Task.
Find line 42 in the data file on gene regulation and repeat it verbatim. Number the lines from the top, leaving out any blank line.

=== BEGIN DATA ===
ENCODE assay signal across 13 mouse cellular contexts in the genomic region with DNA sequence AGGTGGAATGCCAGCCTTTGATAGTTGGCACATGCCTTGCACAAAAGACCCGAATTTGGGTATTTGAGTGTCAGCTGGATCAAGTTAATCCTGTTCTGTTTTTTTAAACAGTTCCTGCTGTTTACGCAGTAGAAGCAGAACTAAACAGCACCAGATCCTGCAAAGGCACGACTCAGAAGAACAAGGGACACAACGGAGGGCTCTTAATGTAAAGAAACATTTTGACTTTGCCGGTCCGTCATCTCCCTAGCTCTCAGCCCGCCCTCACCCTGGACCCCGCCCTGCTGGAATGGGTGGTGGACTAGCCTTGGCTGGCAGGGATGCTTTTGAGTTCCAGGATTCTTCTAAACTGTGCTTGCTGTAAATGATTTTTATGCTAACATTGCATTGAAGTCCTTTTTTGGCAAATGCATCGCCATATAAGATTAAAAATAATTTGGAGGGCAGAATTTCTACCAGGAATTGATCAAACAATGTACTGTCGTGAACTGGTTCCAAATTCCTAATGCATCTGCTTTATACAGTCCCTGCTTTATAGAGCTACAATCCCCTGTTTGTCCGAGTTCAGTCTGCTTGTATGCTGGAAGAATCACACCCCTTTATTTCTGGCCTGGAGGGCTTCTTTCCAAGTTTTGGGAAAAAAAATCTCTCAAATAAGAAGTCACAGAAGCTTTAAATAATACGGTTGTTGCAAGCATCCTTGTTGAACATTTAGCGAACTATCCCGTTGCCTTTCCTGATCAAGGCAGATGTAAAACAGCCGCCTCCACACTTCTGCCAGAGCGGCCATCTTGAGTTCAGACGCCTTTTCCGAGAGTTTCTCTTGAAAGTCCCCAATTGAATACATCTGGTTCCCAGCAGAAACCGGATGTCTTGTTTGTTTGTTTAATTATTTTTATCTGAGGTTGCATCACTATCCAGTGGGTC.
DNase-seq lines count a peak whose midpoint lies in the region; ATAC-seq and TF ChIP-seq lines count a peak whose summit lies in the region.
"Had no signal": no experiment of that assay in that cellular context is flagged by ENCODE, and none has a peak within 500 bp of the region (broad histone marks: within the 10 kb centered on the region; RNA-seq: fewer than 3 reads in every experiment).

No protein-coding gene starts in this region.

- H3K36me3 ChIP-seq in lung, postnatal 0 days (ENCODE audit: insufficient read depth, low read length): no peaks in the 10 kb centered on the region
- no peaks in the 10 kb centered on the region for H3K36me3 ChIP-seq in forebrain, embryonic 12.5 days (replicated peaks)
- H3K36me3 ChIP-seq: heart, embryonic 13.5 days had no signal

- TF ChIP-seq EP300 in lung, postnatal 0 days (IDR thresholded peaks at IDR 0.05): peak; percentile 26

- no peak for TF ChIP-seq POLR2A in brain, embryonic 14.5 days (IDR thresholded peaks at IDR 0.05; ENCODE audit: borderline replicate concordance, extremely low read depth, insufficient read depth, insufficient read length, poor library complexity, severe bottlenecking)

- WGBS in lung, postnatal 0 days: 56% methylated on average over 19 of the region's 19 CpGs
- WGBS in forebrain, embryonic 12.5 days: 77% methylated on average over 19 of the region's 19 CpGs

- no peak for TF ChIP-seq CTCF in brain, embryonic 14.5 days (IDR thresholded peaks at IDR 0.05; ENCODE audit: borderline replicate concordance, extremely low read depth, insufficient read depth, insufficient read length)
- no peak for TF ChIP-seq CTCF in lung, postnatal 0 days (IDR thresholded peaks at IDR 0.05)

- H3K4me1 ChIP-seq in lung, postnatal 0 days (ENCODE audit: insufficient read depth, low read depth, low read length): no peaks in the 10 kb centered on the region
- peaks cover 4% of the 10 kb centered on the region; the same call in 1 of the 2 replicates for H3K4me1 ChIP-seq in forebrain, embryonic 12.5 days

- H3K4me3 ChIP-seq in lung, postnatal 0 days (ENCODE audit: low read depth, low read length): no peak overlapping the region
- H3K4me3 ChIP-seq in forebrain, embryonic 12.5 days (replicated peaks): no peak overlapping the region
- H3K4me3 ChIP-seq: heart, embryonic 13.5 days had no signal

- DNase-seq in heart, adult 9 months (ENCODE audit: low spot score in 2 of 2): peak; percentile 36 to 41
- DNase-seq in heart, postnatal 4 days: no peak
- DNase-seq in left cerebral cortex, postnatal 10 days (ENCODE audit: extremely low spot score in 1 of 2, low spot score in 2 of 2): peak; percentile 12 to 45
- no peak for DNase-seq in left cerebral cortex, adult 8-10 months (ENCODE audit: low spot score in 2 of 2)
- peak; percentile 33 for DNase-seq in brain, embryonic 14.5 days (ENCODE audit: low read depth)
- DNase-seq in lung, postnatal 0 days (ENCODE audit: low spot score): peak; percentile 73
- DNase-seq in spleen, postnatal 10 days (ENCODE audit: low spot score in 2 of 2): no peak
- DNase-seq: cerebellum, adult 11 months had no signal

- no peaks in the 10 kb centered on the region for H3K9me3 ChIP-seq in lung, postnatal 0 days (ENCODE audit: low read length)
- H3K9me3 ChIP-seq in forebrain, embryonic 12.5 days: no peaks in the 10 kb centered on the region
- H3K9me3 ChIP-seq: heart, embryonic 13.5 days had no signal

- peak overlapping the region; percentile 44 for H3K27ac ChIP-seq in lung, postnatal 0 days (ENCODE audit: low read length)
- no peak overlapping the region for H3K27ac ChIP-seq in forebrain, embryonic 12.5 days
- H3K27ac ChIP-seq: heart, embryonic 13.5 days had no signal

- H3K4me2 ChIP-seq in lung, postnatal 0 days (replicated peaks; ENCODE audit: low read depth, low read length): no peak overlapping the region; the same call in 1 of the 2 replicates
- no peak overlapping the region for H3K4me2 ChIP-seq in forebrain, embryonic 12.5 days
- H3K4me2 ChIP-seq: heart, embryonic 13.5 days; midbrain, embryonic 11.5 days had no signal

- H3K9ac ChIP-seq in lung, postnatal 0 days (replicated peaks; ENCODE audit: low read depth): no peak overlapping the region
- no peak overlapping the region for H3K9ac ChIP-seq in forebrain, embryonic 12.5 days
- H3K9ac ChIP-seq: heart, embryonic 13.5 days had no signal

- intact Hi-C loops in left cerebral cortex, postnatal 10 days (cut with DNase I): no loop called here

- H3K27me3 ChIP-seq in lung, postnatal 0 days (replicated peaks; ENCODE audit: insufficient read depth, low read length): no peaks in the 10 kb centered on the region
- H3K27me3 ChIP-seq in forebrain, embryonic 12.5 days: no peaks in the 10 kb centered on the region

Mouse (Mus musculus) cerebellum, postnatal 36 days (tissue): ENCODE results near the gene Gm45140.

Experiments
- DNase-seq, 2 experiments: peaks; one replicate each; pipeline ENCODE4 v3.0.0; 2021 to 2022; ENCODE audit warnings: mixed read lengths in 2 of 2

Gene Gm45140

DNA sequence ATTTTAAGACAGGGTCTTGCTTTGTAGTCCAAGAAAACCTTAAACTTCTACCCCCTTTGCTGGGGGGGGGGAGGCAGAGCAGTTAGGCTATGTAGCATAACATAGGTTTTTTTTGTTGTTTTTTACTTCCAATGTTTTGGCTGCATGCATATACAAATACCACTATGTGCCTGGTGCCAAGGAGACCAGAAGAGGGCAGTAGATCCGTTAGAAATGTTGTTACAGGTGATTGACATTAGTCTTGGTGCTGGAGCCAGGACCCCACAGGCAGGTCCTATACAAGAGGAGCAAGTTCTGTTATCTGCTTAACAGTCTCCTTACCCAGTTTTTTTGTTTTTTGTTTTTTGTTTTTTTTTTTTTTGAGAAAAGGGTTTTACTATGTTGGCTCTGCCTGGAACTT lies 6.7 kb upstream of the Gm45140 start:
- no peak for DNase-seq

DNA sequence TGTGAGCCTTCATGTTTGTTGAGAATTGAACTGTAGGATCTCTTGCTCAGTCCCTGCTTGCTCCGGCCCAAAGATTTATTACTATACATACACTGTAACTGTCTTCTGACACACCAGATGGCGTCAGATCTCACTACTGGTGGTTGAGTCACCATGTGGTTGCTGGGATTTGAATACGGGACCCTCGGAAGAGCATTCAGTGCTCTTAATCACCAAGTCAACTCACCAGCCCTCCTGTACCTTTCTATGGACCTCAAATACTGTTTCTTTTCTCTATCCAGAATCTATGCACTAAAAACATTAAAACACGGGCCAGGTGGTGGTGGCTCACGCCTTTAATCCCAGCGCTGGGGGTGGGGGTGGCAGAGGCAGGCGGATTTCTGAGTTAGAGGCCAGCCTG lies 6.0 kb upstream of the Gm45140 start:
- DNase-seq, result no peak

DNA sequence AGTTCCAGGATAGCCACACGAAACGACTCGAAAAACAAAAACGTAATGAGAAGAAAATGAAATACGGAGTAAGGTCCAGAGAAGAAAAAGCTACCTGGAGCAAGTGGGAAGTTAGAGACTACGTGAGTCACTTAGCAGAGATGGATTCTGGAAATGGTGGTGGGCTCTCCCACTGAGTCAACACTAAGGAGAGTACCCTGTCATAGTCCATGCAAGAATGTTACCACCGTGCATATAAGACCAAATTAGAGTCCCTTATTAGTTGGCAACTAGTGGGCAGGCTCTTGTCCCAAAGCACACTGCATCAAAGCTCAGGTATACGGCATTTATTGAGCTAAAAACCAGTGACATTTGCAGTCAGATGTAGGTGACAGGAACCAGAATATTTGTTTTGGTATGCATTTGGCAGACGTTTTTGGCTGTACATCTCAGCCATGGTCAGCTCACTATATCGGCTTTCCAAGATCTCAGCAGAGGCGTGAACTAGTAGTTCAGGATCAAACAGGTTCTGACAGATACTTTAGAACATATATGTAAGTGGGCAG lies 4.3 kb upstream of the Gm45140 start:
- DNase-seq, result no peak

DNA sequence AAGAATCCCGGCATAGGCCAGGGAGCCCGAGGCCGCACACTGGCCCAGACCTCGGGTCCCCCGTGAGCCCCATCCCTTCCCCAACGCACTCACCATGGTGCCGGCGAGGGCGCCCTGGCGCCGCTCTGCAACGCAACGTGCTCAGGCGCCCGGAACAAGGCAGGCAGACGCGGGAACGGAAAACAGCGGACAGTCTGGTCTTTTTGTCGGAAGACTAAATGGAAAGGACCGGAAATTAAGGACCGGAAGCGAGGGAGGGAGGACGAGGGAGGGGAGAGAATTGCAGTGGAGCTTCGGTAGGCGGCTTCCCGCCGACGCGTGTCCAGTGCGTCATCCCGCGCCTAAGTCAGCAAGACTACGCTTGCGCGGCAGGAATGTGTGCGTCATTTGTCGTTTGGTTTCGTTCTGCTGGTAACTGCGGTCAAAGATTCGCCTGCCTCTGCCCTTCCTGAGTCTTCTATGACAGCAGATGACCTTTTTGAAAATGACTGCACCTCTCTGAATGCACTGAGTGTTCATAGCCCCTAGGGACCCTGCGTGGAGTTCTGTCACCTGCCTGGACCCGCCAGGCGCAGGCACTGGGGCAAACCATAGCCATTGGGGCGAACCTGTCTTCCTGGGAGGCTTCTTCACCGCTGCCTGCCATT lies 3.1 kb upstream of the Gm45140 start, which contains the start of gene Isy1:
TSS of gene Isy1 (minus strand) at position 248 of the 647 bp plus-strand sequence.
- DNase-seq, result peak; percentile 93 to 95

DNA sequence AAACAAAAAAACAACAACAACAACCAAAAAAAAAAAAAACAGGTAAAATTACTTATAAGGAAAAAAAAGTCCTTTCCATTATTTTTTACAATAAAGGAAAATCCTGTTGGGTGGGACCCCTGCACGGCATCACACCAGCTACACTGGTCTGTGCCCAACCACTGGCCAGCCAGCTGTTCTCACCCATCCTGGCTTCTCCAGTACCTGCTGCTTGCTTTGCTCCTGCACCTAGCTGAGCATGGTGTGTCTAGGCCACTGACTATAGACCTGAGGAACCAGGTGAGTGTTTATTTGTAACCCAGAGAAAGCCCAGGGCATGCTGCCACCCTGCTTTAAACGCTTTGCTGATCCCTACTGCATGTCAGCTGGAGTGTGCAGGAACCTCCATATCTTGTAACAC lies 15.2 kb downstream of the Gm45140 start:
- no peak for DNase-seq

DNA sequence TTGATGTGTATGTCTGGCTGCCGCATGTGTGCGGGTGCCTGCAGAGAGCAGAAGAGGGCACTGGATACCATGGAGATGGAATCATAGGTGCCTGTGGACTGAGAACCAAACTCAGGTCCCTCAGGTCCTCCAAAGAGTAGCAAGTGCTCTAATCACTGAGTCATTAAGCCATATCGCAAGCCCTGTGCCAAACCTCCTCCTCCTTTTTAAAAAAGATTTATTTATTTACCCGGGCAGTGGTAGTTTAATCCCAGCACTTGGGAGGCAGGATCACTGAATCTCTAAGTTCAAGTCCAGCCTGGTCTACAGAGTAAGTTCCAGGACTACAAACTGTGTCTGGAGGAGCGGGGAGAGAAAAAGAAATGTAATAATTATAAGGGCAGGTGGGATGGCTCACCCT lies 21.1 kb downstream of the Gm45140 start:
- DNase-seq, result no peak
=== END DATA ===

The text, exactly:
Mouse (Mus musculus) cerebellum, postnatal 36 days (tissue): ENCODE results near the gene Gm45140.